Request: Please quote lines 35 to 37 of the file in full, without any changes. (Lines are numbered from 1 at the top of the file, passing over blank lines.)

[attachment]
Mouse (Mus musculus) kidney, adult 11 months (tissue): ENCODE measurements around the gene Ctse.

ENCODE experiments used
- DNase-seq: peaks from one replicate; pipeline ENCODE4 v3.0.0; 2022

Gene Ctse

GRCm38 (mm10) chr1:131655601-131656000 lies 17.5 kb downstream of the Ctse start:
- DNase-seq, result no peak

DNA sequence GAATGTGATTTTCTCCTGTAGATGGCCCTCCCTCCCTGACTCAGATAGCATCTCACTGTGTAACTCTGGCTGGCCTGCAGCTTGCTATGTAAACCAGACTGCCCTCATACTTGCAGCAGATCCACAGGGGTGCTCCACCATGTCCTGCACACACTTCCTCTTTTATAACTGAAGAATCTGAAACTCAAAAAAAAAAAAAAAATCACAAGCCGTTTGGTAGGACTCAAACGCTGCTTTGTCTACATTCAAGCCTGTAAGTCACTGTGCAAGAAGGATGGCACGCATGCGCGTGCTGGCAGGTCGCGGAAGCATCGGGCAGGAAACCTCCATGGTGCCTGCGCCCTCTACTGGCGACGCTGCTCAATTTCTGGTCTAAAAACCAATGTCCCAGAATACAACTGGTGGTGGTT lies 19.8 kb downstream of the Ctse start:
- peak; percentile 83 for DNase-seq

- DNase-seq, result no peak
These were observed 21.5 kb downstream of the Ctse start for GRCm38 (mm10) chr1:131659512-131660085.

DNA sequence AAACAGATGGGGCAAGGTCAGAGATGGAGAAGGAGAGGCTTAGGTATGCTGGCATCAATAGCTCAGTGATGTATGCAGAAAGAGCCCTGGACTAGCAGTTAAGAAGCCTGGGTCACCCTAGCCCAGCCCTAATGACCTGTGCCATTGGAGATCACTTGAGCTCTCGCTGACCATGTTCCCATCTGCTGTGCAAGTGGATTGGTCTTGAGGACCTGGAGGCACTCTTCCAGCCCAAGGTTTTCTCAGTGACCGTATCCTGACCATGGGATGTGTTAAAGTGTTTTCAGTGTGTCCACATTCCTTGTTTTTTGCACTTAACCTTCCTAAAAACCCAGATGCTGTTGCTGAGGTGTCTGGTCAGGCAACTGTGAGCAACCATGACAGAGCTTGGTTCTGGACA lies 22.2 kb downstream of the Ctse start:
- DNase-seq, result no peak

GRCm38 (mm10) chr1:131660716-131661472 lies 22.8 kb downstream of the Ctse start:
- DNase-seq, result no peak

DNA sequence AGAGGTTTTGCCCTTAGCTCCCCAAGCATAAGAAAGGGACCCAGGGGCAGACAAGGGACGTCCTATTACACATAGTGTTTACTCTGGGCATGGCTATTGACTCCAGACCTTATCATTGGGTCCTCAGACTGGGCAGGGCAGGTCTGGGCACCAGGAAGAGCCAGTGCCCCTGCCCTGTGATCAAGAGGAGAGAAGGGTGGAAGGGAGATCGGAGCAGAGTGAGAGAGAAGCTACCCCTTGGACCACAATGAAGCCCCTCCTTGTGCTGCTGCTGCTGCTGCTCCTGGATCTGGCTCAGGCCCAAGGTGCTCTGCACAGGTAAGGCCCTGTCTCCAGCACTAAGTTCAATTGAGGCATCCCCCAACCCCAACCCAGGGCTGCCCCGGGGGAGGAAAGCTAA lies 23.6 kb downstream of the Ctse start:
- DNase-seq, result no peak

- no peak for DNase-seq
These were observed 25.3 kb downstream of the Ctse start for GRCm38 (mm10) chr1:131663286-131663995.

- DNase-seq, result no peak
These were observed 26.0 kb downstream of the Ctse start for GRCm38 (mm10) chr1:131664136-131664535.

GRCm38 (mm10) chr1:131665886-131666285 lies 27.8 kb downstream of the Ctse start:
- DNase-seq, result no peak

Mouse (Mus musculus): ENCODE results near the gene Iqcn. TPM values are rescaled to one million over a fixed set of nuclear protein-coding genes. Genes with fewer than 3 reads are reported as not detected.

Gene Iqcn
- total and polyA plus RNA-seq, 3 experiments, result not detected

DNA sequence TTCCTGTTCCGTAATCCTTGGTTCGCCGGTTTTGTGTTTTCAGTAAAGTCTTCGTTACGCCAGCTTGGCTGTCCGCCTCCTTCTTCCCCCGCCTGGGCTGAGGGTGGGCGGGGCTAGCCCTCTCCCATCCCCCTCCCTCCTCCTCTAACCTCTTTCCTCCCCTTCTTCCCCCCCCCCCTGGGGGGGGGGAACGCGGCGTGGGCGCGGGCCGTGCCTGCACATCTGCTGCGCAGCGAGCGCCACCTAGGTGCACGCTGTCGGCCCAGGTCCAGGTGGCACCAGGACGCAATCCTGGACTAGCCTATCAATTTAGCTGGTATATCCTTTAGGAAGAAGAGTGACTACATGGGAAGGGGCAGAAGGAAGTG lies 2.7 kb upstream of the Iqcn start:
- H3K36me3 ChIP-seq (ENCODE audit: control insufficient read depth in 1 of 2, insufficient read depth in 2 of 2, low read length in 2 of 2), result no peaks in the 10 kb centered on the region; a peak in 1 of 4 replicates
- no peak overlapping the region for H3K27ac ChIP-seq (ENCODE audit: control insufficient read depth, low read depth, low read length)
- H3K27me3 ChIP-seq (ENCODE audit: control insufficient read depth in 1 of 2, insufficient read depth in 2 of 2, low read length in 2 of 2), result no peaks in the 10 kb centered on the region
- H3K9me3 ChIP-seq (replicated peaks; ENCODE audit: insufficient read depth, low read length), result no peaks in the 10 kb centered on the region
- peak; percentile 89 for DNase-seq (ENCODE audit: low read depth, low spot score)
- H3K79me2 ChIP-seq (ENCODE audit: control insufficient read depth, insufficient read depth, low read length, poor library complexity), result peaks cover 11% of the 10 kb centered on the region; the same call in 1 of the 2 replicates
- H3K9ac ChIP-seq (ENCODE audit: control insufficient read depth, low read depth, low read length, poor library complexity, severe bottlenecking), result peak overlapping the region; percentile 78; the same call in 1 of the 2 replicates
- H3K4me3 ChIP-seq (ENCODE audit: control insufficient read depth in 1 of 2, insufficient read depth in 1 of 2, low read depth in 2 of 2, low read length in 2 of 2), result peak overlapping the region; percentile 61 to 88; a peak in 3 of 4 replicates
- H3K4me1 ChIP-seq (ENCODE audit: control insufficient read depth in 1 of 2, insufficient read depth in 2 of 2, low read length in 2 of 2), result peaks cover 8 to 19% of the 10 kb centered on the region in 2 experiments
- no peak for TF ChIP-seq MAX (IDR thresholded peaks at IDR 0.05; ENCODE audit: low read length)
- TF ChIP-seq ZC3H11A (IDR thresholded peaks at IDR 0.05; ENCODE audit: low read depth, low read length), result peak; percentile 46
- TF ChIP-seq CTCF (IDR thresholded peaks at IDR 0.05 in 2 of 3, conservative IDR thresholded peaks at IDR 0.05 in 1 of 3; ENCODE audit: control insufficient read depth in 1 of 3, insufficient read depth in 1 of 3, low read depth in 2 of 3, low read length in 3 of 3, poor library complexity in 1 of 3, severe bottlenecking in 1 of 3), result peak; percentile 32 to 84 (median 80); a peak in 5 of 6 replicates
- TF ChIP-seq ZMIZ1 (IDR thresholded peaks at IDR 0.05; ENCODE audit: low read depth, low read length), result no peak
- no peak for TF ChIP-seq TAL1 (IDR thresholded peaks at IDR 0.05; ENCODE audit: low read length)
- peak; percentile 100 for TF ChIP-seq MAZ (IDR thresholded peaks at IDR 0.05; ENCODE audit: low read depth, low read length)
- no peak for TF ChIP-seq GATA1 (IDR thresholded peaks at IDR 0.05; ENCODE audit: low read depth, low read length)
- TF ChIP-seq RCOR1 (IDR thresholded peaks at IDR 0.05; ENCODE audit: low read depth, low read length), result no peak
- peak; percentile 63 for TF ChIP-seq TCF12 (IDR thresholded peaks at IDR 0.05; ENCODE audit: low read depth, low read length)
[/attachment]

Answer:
- H3K4me1 ChIP-seq (ENCODE audit: control insufficient read depth in 1 of 2, insufficient read depth in 2 of 2, low read length in 2 of 2), result peaks cover 8 to 19% of the 10 kb centered on the region in 2 experiments
- no peak for TF ChIP-seq MAX (IDR thresholded peaks at IDR 0.05; ENCODE audit: low read length)
- TF ChIP-seq ZC3H11A (IDR thresholded peaks at IDR 0.05; ENCODE audit: low read depth, low read length), result peak; percentile 46